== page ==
Bob Ehrlich: 6 Observations on Reforming Criminal Justice

At the annual State Policy Network convention in Dallas, Former Maryland Governor Bob Ehrlich spoke about criminal justice reform and his experience as a supporter of the Right on Crime campaign. The Right on Crime Dinner was co-hosted by the Charles Koch Foundation, and also featured presentations by Right on Crime Senior Policy Analyst Vikrant Reddy and William Ruger, Vice President for Research & Policy at the Charles Koch Institute. (Video and transcript below.) [Read more...]

WTTW PBS Chicago – Marc Levin Testifies at an Illinois Joint Criminal Justice Reform Committee

Right on Crime Policy Director Marc Levin testified at an Illinois State Joint Criminal Justice Reform Committee hearing this week. WTTW11 PBS Chicago shares Levin’s testimony specifically related to class 4 felony offenders. He commends the state for the steps already taken and offers advice on lowering recidivism rates by shifting resources to the county level.  Also providing testimony were representatives from the American Civil Liberties Union along with the Vera Institute of Justice and Chicago Mayor Rahm Emanuel.

Pat Nolan in the Washington Examiner: Looking Back at the Many Costs of the ’94 Crime Bill

This week, the Washington Examiner published a piece by Pat Nolan, Director of the Center for Criminal Justice Reform at the American Conservative Union Foundation and Right on Crime fellow. It was a look back on the 1994 Crime Bill– a massive omnibus package written by then-Senator Joe Biden and passed with overwhelming Democrat support. Now, twenty years on, Nolan looks at the effects of this law and calls it a “bait-and-switch”; after dramatically increasing the number of prisons and inmates, it became obvious that the new facilities are “not packed with violent predators. Instead, they are filled with nonviolent offenders.”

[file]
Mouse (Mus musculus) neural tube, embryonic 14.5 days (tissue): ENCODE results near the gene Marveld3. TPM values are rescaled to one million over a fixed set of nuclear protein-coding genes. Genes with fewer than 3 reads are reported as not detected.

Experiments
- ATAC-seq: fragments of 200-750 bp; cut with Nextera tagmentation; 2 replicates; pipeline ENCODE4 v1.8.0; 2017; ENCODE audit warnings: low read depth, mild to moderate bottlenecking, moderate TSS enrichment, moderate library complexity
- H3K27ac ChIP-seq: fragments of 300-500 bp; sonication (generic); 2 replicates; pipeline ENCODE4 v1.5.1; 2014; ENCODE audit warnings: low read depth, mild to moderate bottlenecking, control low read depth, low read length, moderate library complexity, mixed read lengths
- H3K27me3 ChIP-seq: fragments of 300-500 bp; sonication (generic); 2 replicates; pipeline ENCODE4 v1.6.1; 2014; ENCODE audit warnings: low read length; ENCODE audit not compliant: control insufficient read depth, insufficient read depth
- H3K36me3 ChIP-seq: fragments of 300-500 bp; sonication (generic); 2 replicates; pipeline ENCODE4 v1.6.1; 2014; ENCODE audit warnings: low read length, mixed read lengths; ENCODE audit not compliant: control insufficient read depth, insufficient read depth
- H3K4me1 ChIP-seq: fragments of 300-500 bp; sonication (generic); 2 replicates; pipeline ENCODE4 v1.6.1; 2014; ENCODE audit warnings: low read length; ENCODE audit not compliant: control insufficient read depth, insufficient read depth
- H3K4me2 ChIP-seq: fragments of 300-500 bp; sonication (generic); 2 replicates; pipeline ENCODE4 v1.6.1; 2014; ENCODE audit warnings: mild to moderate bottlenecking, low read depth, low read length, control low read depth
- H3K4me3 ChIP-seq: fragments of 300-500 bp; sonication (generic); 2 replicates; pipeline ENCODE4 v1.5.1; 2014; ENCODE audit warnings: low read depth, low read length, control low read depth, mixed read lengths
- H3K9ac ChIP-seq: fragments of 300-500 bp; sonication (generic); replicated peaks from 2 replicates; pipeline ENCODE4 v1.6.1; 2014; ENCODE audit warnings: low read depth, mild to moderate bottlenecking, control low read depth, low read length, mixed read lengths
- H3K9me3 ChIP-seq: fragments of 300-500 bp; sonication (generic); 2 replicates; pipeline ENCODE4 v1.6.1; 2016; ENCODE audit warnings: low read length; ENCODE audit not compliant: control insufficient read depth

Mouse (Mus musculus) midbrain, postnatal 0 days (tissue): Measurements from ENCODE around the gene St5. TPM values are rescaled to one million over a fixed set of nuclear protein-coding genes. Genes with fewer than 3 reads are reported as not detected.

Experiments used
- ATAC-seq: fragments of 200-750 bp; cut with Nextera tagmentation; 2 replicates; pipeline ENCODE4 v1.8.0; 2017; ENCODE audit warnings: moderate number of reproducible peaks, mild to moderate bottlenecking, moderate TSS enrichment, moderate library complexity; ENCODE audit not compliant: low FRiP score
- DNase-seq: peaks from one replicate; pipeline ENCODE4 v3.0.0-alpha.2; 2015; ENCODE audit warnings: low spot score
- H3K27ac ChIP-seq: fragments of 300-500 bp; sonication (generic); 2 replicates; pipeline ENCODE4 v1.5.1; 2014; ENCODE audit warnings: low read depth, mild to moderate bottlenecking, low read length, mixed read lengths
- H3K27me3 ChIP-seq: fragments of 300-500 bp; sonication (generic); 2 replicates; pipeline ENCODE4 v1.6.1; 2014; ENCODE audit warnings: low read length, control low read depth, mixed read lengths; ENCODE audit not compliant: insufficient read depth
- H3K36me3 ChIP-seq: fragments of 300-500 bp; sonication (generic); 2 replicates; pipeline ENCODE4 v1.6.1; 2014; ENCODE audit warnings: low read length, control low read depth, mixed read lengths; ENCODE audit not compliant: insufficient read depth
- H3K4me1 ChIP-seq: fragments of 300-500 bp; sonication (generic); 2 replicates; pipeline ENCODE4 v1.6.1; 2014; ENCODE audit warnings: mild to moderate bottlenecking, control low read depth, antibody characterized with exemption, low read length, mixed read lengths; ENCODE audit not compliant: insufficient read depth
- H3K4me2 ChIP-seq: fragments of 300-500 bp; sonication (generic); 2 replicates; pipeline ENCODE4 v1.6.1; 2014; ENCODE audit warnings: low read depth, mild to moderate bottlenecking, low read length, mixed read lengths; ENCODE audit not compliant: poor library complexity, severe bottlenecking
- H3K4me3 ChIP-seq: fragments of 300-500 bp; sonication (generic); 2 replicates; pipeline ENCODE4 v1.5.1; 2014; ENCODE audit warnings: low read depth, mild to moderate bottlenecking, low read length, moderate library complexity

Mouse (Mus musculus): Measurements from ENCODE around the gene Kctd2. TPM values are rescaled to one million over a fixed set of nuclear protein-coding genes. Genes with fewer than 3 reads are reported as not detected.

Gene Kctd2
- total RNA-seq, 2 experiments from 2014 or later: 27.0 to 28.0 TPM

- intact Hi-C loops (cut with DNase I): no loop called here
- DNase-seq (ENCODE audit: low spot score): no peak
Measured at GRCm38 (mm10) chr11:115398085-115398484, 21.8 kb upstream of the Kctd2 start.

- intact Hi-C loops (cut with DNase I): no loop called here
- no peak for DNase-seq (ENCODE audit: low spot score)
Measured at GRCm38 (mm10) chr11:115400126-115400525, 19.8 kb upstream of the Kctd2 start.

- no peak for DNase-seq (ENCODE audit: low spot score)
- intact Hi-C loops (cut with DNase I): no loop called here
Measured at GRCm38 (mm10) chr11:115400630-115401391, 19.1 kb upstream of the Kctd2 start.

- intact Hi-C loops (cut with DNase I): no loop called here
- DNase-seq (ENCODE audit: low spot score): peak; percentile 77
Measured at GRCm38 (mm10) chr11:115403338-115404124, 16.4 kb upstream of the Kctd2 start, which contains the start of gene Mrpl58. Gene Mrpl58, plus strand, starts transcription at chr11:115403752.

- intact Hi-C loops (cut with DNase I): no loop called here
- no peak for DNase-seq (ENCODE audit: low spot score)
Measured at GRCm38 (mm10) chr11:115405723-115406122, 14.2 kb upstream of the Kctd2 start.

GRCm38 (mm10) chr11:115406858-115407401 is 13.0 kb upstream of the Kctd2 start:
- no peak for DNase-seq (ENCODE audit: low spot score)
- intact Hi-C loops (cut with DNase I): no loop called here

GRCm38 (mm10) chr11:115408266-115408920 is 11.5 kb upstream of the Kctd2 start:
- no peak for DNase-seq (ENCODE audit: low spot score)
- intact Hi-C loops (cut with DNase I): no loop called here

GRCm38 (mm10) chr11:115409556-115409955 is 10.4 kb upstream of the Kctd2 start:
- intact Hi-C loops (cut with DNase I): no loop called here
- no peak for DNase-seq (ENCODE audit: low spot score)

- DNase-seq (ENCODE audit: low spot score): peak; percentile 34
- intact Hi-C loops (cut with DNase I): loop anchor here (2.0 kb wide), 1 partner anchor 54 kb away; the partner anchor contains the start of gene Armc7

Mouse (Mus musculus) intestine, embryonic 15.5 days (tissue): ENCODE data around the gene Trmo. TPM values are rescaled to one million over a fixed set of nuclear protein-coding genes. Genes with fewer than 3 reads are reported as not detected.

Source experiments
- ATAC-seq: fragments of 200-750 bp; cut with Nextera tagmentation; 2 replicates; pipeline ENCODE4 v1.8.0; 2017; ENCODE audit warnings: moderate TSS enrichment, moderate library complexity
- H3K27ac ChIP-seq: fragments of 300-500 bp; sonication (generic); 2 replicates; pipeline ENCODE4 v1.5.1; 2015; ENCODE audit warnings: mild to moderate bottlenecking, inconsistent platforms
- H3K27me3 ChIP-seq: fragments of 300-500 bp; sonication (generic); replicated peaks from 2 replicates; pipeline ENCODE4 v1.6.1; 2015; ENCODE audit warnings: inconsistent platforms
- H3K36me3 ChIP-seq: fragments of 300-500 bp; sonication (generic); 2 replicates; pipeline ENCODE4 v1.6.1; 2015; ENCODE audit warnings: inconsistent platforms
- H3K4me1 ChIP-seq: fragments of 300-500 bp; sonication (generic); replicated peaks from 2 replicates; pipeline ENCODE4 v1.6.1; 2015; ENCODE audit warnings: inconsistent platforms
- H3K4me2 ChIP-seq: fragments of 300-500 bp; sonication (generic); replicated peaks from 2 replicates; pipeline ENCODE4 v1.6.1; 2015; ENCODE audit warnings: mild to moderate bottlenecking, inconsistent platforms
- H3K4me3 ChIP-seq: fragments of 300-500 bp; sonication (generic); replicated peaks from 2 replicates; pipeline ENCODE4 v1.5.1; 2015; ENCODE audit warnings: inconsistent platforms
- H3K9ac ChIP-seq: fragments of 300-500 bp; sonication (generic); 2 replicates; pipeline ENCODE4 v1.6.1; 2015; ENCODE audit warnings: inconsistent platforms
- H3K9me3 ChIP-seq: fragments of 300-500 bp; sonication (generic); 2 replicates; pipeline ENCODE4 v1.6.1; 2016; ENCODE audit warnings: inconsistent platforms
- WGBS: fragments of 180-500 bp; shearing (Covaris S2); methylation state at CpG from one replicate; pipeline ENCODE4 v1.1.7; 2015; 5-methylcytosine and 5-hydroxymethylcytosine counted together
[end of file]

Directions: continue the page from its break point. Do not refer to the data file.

Twenty years ago this month, President Clinton signed into law the Omnibus Crime Bill, amid much self-congratulation by politicians.

Today, however, most observers on the Left and Right are critical of many parts of the bill, and have concluded that the public didn’t get as much public safety as $33 billion should have bought.

The bill offered $9.7 billion to the states for prison construction, setting off a frenzy of prison-building. This was a fool’s bargain. The feds provided one-time money for bricks and mortar, but they attached strings to the funding, requiring the states to severely increase sentences, even for those inmates who could be safely released.

This caused the number of state prisoners to soar, increasing by more than 45 percent, and the number in federal prisons more than doubled. The number of inmates in American prisons and jails grew from 1.01 million in 1994 to 2.3 million today. Roughly one out of every 100 adults in the U.S. is behind bars as you read this.

Continue reading at the Washington Examiner.

Gingrich & Hughes: What California Can Learn from the Red States on Crime and Punishment

This week, Right on Crime signatories Newt Gingrich and B. Wayne Hughes published an important piece in the LA Times entitled, “What California can learn from the red states on crime and punishment.” In it, they make the case for California’s Proposition 47, the Reduced Penalties for Some Crimes Initiative that’s slated for a vote on November 4.

Gingrich and Hughes describe the problem:

Over-incarceration makes no fiscal sense. California spends $62,396 per prisoner each year, and $10 billion overall, on its corrections system. That is larger than the entire state budget of 12 other states. This expenditure might be worth it if we were safer because of it. But with so many offenders returning to prison, we clearly aren’t getting as much public safety — or rehabilitation — as we should for this large expenditure.

Proposition 47 on the November ballot will do this by changing six nonviolent, petty offenses from felony punishments (which now can carry prison time) to misdemeanor punishments and local accountability.

The measure is projected to save hundreds of millions of taxpayer dollars per year, and it will help the state emphasize punishments such as community supervision and treatment that are more likely to work instead of prison time.

Continue reading at the LA Times

Marc Levin Testifies on Criminal Justice Reform Successes in Tennessee

Right on Crime Policy Director Marc Levin testified at a Tennessee State Senate hearing entitled, “Criminal Justice Reform: What Other States Have Done.” He described the successful efforts in states like Texas, South Carolina and Georgia, where criminal justice reform enhanced public safety and helped cut costs at the same time. Also providing expert testimony was Rebecca Silber and Nancy Fishman of the Vera Institute of Justice.

Craig DeRoche on Michigan’s Disproportionate Sentencing in the Detroit News